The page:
Mick: Yep, that's fair, and very cheeky mate! So we have started to see that isometric strengthening can be helpful in the reactive stage/intolerant stage of an achilles tendon. There has been however a bit of debate lately about how successful isometrics are at decreasing tendon pain. What's the current thinking regarding isometrics to manage mid-portion achilles tendon pain?

Peter: There are two studies for achilles mid-portion. There's one that Seth O'Neil did that showed that it really is inconsistent (the pain benefits that people get). Basically, some people respond well to isometrics. Others don't. We also did a study on 11 mid-portions and have shown that they did get better, but not very much, so maybe it's only one or two points on the numerical rating pain scale rather, than Ebonie Rios’s initial work on patellar tendon that showed a six point change.

I think what's happening is we're realizing that isometrics probably do work, but the two main questions are, are they necessarily better than other types of loading? And the second one is, how can we explain the variability that seems to be apparent in peoples' response?

Mick: So basically, there's no harm in doing isometrics, but whether or not they're better than doing isotonics?

Peter: Yeah, exactly.

Mick: So for achilles rehab, strengthening and progressive loading seems to be the key feature of a successful program. What muscles are the most important to strengthen and why?

Peter: Some people will be very surprised by this, but the soleus is probably the most important muscle to strengthen for people with achilles tendon pain. The soleus is a very powerful muscle, however is generally not as targeted in rehabilitation as the gastrocnemius, which is more easy to target with the standing calf raise.

An interesting fact about the soleus is that it has the highest physiological cross-sectional area of any muscle. It contributes a lot to how efficient we are as humans at walking, so we can walk for hours and hours and that's largely down to the soleus activity. There's also some emerging evidence showing that the seated calf raise predicted or discriminated between achilles patients and controls, whereas the standing calf raise didn't. 

Mick: That’s really interesting! So if you were to prioritize one or two muscles, you'd certainly be going straight after soleus and gastrocnemius. What about the kinetic chain? Glutes, quads and hamstrings obviously need to be considered as well?

Peter: Yes, I agree but the thing with the kinetic chain is that I think we need to be convinced that people actually have genuine deficits in their kinetic chain that need to be addressed. I often see clinicians fall into the trap of focusing on glutes/hamstrings at the expense of other things (soleus/gastrocnemius) when these muscles really aren’t an issue. Ultimately, we just need to be convinced that yes, these other muscles are an issue, and then by all means, they should be part of the plan.

Image: Dr Peter Malliaras in action

Mick: Yep, I agree. Great points made there Peter. So what role does load management play in rehab, especially when we're looking to get someone back to return to running and training after an extended break from training? Is it just for elite athletes, or do the principles apply to non-elite patients?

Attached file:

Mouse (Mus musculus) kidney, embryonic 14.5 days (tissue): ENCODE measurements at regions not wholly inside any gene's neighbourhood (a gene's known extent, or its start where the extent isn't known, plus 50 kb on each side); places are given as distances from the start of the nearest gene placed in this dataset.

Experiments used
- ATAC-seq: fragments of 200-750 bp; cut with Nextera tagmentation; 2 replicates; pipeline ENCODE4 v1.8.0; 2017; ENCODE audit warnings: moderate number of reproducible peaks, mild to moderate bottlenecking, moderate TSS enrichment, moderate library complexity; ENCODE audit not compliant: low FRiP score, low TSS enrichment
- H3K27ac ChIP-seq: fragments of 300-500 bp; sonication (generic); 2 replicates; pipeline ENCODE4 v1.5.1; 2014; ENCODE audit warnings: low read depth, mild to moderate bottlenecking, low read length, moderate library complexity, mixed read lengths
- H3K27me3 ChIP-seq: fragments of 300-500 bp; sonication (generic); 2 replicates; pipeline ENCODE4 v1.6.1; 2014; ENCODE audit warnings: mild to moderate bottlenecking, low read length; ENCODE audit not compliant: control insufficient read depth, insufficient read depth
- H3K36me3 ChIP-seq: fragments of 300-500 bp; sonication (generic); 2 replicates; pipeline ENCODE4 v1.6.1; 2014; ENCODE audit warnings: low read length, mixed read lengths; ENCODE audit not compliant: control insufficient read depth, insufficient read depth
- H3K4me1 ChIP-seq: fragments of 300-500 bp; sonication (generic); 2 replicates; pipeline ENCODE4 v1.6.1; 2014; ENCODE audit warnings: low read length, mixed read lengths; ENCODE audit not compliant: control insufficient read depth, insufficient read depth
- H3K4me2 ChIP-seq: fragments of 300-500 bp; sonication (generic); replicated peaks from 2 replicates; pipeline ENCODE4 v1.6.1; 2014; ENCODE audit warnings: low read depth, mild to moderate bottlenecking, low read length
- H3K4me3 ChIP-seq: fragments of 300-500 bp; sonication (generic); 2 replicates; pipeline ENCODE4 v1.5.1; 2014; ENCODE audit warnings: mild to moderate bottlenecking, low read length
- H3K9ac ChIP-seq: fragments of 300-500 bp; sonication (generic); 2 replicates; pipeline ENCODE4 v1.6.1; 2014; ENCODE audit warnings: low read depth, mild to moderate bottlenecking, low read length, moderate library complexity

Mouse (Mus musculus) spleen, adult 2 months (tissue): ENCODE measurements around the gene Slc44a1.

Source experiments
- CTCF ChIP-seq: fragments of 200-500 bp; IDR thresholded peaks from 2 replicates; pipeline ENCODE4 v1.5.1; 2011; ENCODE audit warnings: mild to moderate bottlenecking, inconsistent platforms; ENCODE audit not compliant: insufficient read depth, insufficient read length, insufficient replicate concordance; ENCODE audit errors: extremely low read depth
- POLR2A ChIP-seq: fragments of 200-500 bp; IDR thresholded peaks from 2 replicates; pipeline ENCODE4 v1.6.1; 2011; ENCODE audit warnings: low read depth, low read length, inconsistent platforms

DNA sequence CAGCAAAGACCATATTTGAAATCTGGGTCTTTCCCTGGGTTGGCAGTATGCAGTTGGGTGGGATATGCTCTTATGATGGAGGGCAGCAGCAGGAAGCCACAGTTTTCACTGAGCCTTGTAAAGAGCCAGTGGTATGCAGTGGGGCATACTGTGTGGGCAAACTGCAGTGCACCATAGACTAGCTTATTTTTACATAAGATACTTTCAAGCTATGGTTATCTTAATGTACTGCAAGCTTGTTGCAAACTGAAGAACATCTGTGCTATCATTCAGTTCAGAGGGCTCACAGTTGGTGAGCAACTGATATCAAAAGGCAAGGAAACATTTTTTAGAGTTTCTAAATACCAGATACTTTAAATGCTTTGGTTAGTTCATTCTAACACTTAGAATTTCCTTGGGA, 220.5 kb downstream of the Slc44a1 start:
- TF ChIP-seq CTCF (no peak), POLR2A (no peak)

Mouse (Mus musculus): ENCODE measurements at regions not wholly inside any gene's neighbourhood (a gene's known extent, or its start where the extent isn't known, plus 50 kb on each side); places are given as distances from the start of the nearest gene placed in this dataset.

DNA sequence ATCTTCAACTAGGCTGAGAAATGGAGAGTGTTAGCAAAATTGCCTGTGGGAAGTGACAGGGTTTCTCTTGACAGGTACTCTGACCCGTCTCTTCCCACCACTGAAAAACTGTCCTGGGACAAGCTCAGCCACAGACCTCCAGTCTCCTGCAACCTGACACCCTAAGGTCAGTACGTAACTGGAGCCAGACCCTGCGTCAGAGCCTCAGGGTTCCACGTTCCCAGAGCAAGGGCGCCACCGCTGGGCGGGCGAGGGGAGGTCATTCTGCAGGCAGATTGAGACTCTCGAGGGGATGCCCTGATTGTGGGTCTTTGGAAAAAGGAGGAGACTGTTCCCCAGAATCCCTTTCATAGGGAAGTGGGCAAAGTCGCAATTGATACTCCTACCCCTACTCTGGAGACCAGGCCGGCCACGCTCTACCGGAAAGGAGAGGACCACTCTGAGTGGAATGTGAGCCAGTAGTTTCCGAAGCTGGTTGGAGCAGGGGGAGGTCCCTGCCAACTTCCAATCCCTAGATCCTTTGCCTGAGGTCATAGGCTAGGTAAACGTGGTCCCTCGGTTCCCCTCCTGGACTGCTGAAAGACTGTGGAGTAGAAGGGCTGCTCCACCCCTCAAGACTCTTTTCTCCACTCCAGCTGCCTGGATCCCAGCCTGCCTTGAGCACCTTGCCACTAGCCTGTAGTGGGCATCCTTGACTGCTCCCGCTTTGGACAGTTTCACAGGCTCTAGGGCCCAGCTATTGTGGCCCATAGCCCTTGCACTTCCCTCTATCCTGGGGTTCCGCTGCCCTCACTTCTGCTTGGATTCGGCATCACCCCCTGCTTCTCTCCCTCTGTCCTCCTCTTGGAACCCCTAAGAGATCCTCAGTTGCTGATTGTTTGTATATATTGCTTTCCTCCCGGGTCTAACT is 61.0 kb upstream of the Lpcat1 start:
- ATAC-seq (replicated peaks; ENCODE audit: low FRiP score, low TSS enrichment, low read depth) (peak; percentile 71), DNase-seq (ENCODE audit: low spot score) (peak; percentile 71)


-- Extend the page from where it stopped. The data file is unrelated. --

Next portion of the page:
Peter: I think it does. However, initially I tend not to worry about acute chronic ratios until they get to a reasonable level of running, because initially they can progress very quickly because they are starting from basically zero. Once they are six to eight weeks into a running program, and they're running a decent amount, then I start to think about the ratios. I think it's critical for them preventing injury and looking at monitoring. I give all the athletes the spreadsheet where they're able to then monitor acute chronic ratio going forward.

Mick: Yep. Very good. In a perfect world, we wouldn't have achilles tendon pain that disrupts physical activity. Is there anything that can be done to prevent achilles tendon pain onset in the first place? Or if there isn't, what would be the best thing to do to reduce the risk? 

Peter: I think you can prevent achilles tendon pain, but it's a two-pronged answer. If you've got an athlete, then it definitely comes down to good load management and high levels of soleus and gastrocnemius strength. If you've got a non-athlete, then it probably comes down to general health management. So things like a healthy lifestyle to reduce the chances of diabetes. But unfortunately for some people, they don’t have much control over the hand they’ve been dealt with. For example, their genetic profile, as well as hormone issues for females, which are probably partly modifiable. General health, hormones, weights, obesity, BMI, waist girth, all these things can be modified to reduce the risk of tendon pain.

Mick: Good one. In finishing up, can you give the readers out there three key messages to help manage their mid-portion achilles tendon pain?

Peter: Okay, the first one would be have a healthy attitude towards your pain. So basically don't stress about it, but don't ignore it. The second one would be, remain as active as possible within your pain limits. And the third one would be, think about a good progressive exercise program over 12 weeks or longer.

Mick: That’s wonderful advice Peter, and thank you for your time and expertise mate. I really appreciate your time today and I’m sure the readers out there have learnt something today, because I certainly have!

For those of you who are looking for more education and information regarding tendon pain management, I strongly recommend you check out Peter's online Tendon Masterclass. You can also follow Peter on Twitter and via his own blog.

 

To keep up to date with great articles like this one, please consider joining Our Community where we'll send one (yes, just one) email a week with a link to all new articles and the odd special offer from Premax.

 

You can also check out my ACL Masterclass with Randall Cooper at Learn.Physio, or download your copy of the Melbourne ACL Rehabilitation Guide 2.0 here.